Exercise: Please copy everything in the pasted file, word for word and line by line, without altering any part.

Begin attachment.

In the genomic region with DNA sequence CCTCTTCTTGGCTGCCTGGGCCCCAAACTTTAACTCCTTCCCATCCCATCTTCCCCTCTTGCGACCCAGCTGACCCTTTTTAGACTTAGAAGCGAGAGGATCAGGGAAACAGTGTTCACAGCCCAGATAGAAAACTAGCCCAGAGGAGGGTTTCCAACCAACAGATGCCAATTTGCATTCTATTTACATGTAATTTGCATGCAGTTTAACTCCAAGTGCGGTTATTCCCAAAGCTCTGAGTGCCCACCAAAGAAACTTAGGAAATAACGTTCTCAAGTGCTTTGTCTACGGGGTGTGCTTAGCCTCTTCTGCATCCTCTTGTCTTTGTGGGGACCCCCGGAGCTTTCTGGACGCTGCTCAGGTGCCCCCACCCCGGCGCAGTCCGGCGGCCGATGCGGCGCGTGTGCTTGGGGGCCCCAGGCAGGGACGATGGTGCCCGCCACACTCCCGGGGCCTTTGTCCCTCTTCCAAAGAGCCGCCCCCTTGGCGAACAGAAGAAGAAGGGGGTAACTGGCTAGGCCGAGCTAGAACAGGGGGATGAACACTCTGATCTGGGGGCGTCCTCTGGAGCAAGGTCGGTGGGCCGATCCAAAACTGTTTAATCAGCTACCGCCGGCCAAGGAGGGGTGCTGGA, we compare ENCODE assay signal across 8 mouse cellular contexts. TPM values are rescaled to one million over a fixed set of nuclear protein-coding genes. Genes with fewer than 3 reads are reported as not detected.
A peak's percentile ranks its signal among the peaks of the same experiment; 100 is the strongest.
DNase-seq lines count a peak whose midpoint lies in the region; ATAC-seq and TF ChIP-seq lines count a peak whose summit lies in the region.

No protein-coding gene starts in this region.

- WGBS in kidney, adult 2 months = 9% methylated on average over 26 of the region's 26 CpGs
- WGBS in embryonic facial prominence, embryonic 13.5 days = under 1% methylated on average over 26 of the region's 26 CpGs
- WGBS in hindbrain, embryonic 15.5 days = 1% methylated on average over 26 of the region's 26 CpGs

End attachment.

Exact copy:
In the genomic region with DNA sequence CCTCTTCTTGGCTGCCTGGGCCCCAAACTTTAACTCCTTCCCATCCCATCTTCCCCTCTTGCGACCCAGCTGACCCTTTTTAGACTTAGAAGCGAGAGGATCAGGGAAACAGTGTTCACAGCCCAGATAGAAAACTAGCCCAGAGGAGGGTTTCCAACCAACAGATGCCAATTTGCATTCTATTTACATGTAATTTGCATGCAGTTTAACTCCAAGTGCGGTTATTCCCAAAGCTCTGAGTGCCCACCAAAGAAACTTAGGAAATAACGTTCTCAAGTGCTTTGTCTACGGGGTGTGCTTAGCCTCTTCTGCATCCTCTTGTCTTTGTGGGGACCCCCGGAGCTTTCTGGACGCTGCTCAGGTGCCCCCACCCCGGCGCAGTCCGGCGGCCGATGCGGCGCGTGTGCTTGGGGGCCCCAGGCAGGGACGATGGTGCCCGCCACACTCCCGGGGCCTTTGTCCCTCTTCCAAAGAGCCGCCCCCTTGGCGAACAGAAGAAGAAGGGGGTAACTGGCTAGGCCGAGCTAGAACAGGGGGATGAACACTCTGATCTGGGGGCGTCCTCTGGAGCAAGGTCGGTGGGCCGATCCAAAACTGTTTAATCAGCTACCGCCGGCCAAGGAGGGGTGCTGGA, we compare ENCODE assay signal across 8 mouse cellular contexts. TPM values are rescaled to one million over a fixed set of nuclear protein-coding genes. Genes with fewer than 3 reads are reported as not detected.
A peak's percentile ranks its signal among the peaks of the same experiment; 100 is the strongest.
DNase-seq lines count a peak whose midpoint lies in the region; ATAC-seq and TF ChIP-seq lines count a peak whose summit lies in the region.

No protein-coding gene starts in this region.

- WGBS in kidney, adult 2 months = 9% methylated on average over 26 of the region's 26 CpGs
- WGBS in embryonic facial prominence, embryonic 13.5 days = under 1% methylated on average over 26 of the region's 26 CpGs
- WGBS in hindbrain, embryonic 15.5 days = 1% methylated on average over 26 of the region's 26 CpGs